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On the formation of blisters in annealed hydrogenated a-Si layers

Overview of attention for article published in Nanoscale Research Letters, February 2013
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Title
On the formation of blisters in annealed hydrogenated a-Si layers
Published in
Nanoscale Research Letters, February 2013
DOI 10.1186/1556-276x-8-84
Pubmed ID
Authors

Miklós Serényi, Cesare Frigeri, Zsolt Szekrényes, Katalin Kamarás, Lucia Nasi, Attila Csik, Nguyen Quoc Khánh

Abstract

Differently hydrogenated radio frequency-sputtered a-Si layers have been studied by infrared (IR) spectroscopy as a function of the annealing time at 350°C with the aim to get a deeper understanding of the origin of blisters previously observed by us in a-Si/a-Ge multilayers prepared under the same conditions as the ones applied to the present a-Si layers. The H content varied between 10.8 and 17.6 at.% as measured by elastic recoil detection analysis. IR spectroscopy showed that the concentration of the clustered (Si-H)n groups and of the (Si-H2)n (n ≥ 1) polymers increased at the expense of the Si-H mono-hydrides with increasing annealing time, suggesting that there is a corresponding increase of the volume of micro-voids whose walls are assumed from literature to be decorated by the clustered mono-hydride groups and polymers. At the same time, an increase in the size of surface blisters was observed. Also, with increasing annealing time, the total concentration of bonded H of any type decreases, indicating that H is partially released from its bonds to Si. It is argued that the H released from the (Si-H)n complexes and polymers at the microvoid surfaces form molecular H2 inside the voids, whose size increases upon annealing because of the thermal expansion of the H2 gas, eventually producing plastic surface deformation in the shape of blisters.

Mendeley readers

The data shown below were compiled from readership statistics for 15 Mendeley readers of this research output. Click here to see the associated Mendeley record.

Geographical breakdown

Country Count As %
Unknown 15 100%

Demographic breakdown

Readers by professional status Count As %
Student > Ph. D. Student 9 60%
Student > Master 2 13%
Researcher 2 13%
Student > Bachelor 1 7%
Unknown 1 7%
Readers by discipline Count As %
Engineering 5 33%
Physics and Astronomy 4 27%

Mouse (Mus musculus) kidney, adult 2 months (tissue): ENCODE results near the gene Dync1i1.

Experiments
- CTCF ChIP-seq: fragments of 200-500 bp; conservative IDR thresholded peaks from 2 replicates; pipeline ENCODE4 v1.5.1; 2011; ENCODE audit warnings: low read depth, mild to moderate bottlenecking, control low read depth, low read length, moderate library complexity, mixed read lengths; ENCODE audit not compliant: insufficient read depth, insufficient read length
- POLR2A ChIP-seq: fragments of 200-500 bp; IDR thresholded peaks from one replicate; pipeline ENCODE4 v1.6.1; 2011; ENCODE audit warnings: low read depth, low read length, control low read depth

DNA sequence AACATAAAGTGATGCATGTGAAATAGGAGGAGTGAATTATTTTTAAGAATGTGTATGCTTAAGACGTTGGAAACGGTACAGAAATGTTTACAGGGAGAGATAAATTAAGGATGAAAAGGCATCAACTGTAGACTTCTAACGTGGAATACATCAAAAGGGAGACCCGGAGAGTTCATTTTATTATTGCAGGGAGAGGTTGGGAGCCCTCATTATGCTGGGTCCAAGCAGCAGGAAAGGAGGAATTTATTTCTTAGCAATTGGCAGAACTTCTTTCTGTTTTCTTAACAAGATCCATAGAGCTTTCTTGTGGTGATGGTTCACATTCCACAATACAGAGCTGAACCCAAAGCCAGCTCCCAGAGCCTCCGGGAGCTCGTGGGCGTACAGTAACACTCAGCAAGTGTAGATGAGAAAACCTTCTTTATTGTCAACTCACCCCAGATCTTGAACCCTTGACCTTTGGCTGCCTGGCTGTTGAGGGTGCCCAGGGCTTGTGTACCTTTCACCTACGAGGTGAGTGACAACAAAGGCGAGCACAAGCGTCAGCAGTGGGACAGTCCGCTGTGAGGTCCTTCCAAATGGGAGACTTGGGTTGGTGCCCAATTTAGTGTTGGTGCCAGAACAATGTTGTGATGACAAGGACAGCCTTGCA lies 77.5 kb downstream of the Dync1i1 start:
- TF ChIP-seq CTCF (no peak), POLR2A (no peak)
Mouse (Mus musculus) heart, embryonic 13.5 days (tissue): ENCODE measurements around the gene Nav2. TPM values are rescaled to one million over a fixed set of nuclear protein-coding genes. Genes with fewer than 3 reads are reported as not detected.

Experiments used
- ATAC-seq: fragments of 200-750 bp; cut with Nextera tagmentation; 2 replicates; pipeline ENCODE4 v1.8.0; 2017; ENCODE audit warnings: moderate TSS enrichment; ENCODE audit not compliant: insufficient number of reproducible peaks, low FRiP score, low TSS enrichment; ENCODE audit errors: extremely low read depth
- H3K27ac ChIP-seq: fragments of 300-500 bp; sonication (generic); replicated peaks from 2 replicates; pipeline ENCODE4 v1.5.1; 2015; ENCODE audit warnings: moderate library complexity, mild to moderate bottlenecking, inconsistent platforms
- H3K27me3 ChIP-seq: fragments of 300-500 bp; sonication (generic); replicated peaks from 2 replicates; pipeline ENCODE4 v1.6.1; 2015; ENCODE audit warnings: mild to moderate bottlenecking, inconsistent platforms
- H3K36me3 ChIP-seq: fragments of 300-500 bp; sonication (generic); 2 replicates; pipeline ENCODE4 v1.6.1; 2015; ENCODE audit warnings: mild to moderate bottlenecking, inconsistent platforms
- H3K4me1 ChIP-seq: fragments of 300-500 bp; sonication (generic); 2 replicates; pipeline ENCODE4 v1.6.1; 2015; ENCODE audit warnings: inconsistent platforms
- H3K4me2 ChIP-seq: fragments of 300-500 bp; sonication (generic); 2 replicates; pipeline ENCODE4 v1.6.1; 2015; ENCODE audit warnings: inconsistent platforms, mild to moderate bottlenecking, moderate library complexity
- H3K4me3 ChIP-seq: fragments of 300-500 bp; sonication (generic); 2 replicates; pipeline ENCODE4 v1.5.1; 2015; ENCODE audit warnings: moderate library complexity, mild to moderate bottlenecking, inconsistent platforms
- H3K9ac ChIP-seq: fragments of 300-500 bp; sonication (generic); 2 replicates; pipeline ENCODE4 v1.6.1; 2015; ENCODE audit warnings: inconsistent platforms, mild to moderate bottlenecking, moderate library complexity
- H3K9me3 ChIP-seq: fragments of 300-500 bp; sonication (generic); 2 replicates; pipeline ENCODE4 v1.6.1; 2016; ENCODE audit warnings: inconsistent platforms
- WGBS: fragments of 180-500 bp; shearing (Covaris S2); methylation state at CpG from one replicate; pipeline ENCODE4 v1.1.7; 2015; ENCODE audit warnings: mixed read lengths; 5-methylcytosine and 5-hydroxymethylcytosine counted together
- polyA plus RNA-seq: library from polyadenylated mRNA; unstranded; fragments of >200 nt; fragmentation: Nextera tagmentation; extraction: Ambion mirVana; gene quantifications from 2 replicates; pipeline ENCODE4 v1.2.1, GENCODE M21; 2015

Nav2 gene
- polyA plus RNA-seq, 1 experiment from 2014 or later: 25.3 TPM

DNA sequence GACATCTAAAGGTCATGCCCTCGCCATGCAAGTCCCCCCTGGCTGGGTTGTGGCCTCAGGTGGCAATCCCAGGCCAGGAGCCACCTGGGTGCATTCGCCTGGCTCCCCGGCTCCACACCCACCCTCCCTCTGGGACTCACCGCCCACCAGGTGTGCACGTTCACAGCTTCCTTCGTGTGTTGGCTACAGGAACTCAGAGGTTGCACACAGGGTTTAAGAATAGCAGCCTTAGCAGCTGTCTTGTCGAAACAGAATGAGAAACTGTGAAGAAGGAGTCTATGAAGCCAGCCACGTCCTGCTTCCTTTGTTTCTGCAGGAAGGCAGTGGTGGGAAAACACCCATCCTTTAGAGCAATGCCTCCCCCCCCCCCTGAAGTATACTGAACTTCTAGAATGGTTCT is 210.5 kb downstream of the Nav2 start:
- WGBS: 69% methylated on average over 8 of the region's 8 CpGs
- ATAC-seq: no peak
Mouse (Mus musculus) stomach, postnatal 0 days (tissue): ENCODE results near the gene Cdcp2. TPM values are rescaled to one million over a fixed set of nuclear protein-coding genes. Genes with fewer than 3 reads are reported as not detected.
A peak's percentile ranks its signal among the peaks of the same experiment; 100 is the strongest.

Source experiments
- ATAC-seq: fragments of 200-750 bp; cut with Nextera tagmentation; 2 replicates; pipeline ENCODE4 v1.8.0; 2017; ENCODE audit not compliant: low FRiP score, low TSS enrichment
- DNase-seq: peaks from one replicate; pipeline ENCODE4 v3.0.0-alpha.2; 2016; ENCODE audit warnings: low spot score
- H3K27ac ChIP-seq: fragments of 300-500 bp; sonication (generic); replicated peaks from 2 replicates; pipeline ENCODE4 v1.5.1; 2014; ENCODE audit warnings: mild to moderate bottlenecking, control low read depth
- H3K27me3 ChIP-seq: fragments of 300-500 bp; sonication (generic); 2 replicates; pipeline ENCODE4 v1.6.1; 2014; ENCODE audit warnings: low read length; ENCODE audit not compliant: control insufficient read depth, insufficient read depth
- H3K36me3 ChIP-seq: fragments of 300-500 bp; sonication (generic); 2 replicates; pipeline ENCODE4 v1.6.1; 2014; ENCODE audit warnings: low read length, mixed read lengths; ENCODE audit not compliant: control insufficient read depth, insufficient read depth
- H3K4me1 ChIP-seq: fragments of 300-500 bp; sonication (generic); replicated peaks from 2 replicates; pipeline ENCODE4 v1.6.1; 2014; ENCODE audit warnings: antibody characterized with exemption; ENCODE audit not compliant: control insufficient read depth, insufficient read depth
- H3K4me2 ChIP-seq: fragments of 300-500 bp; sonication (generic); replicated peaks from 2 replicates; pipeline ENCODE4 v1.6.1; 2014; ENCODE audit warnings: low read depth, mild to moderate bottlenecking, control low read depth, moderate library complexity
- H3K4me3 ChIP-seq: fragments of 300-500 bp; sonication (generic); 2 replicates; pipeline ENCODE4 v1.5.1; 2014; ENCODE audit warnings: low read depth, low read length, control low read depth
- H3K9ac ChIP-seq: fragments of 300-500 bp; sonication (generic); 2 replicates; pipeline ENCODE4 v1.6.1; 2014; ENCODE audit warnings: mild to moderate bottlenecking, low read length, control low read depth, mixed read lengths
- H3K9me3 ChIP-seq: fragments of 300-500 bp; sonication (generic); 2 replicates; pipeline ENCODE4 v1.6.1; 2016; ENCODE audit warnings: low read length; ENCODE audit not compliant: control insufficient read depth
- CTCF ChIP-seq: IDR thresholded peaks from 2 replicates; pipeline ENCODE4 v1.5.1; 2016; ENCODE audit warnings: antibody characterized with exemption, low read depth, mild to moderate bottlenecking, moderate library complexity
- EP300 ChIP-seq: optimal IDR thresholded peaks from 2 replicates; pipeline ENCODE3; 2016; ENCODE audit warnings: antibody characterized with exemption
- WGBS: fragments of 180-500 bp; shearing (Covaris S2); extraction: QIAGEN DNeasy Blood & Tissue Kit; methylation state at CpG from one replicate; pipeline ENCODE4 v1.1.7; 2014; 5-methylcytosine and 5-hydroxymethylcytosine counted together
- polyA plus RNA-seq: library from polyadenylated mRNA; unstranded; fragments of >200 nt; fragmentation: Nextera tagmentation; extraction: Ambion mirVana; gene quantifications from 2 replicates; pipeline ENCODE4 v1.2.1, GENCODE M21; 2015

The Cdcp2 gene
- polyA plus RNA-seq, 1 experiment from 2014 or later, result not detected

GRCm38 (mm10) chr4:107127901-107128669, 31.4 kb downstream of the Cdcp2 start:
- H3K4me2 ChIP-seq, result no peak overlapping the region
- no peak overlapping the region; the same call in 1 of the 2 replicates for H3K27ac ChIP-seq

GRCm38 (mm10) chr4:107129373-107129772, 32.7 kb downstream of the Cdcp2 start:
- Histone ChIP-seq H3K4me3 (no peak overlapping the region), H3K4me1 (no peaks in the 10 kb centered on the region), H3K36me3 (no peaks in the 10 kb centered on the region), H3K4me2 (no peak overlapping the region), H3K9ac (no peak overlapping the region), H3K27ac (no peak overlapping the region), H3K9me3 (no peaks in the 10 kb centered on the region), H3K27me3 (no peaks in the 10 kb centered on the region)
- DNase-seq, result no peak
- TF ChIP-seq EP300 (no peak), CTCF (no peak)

Materials Science 3 20%
Chemical Engineering 1 7%
Unknown 2 13%

Attention Score in Context

This research output has an Altmetric Attention Score of 1. This is our high-level measure of the quality and quantity of online attention that it has received. This Attention Score, as well as the ranking and number of research outputs shown below, was calculated when the research output was last mentioned on 15 February 2013.
All research outputs
#20,182,546
of 22,696,971 outputs
Outputs from Nanoscale Research Letters
#724
of 1,074 outputs
Outputs of similar age
#271,411
of 307,673 outputs
Outputs of similar age from Nanoscale Research Letters
#20
of 87 outputs
Altmetric has tracked 22,696,971 research outputs across all sources so far. This one is in the 1st percentile – i.e., 1% of other outputs scored the same or lower than it.
So far Altmetric has tracked 1,074 research outputs from this source. They receive a mean Attention Score of 3.2. This one is in the 1st percentile – i.e., 1% of its peers scored the same or lower than it.
Older research outputs will score higher simply because they've had more time to accumulate mentions. To account for age we can compare this Altmetric Attention Score to the 307,673 tracked outputs that were published within six weeks on either side of this one in any source. This one is in the 1st percentile – i.e., 1% of its contemporaries scored the same or lower than it.
We're also able to compare this research output to 87 others from the same source and published within six weeks on either side of this one. This one is in the 1st percentile – i.e., 1% of its contemporaries scored the same or lower than it.